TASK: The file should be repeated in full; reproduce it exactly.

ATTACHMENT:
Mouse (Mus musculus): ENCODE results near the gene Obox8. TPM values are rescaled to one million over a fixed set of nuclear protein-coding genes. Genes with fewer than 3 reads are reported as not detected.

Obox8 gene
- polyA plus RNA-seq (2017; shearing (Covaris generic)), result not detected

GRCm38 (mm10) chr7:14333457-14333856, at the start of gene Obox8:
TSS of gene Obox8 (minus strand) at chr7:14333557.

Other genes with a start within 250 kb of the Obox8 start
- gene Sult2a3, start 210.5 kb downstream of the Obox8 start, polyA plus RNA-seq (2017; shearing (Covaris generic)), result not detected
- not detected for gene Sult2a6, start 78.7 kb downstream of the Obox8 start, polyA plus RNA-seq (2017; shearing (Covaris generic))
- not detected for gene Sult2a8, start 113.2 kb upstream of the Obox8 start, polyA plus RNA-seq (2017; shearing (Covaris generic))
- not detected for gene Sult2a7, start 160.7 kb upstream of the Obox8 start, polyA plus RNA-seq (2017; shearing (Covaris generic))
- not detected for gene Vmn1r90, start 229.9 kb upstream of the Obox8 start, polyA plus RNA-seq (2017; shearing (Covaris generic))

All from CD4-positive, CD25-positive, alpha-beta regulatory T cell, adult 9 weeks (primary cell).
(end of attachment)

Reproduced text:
Mouse (Mus musculus): ENCODE results near the gene Obox8. TPM values are rescaled to one million over a fixed set of nuclear protein-coding genes. Genes with fewer than 3 reads are reported as not detected.

Obox8 gene
- polyA plus RNA-seq (2017; shearing (Covaris generic)), result not detected

GRCm38 (mm10) chr7:14333457-14333856, at the start of gene Obox8:
TSS of gene Obox8 (minus strand) at chr7:14333557.

Other genes with a start within 250 kb of the Obox8 start
- gene Sult2a3, start 210.5 kb downstream of the Obox8 start, polyA plus RNA-seq (2017; shearing (Covaris generic)), result not detected
- not detected for gene Sult2a6, start 78.7 kb downstream of the Obox8 start, polyA plus RNA-seq (2017; shearing (Covaris generic))
- not detected for gene Sult2a8, start 113.2 kb upstream of the Obox8 start, polyA plus RNA-seq (2017; shearing (Covaris generic))
- not detected for gene Sult2a7, start 160.7 kb upstream of the Obox8 start, polyA plus RNA-seq (2017; shearing (Covaris generic))
- not detected for gene Vmn1r90, start 229.9 kb upstream of the Obox8 start, polyA plus RNA-seq (2017; shearing (Covaris generic))

All from CD4-positive, CD25-positive, alpha-beta regulatory T cell, adult 9 weeks (primary cell).